I am a little behind in reporting my favorite podcast episodes. At the beginning of the period, there were no really good episodes coming out. However, I recently went on some long trips and I heard a number of great episodes. So, in this post, I will share what I discovered. Topics covered include living on $25k per year with no income, working solo and surviving, mind-mapping, writing better blog posts, moving your pins around seasonally, tweet chats, waking up early, and more.
Read the rest of this entry
Another great week for podcasting. Darren Rowse discussed how to increase blog traffic after the holiday slowdown. Tim Ferriss shared two great podcast episodes: a Q&A session with Arnold Schwarzenegger and a discussion about interval training. Michael Stelzner and his guest shared insights about building a Facebook community. Finally, Kate Ahl focused a podcast episode on using keywords for Pinterest. I have shared these favorites with you. Enjoy! Read the rest of this entry
This was another great week for podcast listening. Tim Ferris provided an insightful year in review. I learned about some interesting aspects of real estate with John Lee Dumas and Whitney Nicely. Darren Rowse shared important tips for quoting others in your blog. The team from the Productivity Show discussed deep work and creating a productivity lifestyle. All quite enjoyable. Read the rest of this entry
In addition to reading books and blog posts, one of my favorite ways to get smarter is listening to podcasts. I will normally listen to podcasts while out for walks or while commuting to and from work. My listening tastes keep changing based on my needs. Presently, a number of the podcasts I listen to focus on productivity, social media, and some are for fun. While most of the podcasts are great, there are some podcast episodes that really resonate with me. I want to share those with you. Read the rest of this entry
In Heidi Radar’s article Extension Is Unpopular—On the Internet, she points out that finding Extension articles on the Internet is difficult. Topical information is often drowned out by commercial sites. While I agree with most of her recommendations, I do not agree with item 7 “Encourage staff, faculty, and volunteers to write fewer articles, and ones of higher quality, that reflect current interests of clients.” I believe we should be promoting everything from radio spots to video clips as well as our articles, bulletins, and journal articles. We should be using every avenue to get the word out; we need to be found in the major search engines such as Google, Youtube, Twitter, and Flickr, as well as places such as Scribd, Facebook, and our Websites.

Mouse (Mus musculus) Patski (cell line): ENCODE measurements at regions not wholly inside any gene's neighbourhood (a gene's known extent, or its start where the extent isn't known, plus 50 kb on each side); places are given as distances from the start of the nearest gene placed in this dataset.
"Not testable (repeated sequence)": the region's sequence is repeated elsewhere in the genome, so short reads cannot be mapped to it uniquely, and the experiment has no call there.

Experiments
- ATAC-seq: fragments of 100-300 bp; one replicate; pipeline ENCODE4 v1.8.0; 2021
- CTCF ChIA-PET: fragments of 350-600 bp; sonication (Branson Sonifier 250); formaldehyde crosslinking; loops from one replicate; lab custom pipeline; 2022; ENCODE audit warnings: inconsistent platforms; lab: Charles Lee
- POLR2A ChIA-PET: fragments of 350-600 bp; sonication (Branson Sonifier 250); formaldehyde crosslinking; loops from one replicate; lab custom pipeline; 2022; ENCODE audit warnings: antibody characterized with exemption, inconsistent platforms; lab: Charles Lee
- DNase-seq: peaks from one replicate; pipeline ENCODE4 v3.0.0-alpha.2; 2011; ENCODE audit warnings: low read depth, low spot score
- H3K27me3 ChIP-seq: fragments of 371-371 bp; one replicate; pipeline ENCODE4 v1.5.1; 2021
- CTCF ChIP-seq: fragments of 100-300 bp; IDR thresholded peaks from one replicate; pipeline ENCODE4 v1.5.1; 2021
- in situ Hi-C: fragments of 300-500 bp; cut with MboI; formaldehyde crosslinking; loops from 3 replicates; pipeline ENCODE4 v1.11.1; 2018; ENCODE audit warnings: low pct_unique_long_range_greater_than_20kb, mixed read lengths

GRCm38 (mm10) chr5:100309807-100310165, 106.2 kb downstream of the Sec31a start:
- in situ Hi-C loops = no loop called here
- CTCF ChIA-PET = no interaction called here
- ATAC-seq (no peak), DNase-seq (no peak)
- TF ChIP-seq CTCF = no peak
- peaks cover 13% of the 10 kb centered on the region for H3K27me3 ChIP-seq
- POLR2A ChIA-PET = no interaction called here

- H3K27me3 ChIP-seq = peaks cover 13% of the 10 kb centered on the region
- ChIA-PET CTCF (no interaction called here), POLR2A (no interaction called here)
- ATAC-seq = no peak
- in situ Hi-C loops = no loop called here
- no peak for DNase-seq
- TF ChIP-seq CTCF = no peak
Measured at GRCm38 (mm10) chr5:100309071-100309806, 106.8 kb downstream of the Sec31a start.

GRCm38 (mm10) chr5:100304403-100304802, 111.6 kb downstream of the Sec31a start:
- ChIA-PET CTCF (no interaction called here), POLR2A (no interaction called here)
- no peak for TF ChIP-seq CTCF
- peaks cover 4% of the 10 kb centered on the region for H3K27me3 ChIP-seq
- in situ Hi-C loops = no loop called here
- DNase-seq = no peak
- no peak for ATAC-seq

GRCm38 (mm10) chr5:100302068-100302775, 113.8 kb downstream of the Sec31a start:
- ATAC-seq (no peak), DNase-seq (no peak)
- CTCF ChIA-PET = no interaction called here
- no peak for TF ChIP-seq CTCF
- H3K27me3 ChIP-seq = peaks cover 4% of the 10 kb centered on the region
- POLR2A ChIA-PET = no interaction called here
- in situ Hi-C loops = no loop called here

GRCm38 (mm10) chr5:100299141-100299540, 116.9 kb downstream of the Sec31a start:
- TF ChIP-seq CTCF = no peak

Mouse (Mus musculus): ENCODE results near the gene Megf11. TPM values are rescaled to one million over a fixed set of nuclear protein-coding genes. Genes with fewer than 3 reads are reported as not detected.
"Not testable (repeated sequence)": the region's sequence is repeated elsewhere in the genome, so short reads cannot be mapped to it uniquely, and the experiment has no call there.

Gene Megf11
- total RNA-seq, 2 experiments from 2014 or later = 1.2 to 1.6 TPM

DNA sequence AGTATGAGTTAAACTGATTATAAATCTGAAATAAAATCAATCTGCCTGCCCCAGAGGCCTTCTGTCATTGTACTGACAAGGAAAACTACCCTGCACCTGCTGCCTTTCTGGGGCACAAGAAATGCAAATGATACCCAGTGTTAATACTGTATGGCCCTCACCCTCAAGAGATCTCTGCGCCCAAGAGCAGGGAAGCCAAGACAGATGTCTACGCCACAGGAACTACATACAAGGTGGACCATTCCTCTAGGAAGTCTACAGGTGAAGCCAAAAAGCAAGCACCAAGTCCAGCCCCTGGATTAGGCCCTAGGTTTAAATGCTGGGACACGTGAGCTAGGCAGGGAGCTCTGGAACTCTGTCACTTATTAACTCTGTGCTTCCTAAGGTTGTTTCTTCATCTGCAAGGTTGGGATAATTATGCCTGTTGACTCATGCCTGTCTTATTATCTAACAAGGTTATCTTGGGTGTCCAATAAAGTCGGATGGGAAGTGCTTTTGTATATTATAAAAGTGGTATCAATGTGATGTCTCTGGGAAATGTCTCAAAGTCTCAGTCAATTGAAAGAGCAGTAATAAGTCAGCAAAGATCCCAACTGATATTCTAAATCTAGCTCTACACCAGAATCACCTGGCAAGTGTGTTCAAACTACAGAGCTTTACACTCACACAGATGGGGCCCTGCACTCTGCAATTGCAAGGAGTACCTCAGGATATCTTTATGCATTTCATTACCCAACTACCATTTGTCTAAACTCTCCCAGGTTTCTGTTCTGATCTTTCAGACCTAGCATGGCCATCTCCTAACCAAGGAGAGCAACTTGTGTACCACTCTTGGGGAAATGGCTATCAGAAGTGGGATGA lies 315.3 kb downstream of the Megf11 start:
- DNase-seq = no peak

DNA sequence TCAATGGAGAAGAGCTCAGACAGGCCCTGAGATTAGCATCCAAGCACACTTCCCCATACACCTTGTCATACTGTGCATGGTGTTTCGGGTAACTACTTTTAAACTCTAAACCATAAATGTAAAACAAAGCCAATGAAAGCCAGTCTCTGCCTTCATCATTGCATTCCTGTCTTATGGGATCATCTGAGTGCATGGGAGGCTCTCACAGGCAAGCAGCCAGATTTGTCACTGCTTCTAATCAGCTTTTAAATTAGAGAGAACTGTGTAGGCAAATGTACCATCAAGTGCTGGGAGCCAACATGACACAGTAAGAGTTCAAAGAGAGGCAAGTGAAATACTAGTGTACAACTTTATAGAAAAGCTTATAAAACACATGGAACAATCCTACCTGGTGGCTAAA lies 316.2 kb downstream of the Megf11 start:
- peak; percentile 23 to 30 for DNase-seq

In a previous post, Using technology to help get the word out, I talked about using technology to help with distribution. In this post, I would like to briefly discuss reuse of content.
Recently, I discovered that five of University of Wyoming Extension educators are putting out regular radio spots. Radio spots are a great way to send out information; however, the spots are typically only a one time shot at your audience. If a member of your audience failed to tune in that day, they missed the content. Radio spots can be reused and distributed in the form of podcasts. Podcasts can then be redistributed to a wider audience, not only podcast subscribers, your Facebook, Twitter, and iTunes followers. Right now, we are redistributing our podcasts to 1,613 followers of our Facebook fan page and assorted Twitter accounts.
I believe all Extension educators should have a blog. It can be an individual blog or a community blog where county educators post to a common blog with different categories. Educators could also band together by initiative team or in a statewide collective. A blog is an excellent opportunity to reuse articles submitted to local papers or distribute thoughts otherwise not picked up by a paper. According to the Pew Research Center’s 2011 Annual Report on American Journalism more people are getting their news online compared to declining traditional sources.
If we (Extension) want to continue to exist, we need continue to be relevant. We are relevant only in the public’s eye. However, if our content is not found and used, we can easily be replaced by others who are doing a better job getting there message out.
With the number of Extension educators we have nationwide, we should have little trouble having our content appear higher in the search engines. First we must do a better job of making our content available. Radio spots should be turned into podcasts, and articles should be posted to blogs.
These are just my thoughts, what do you think?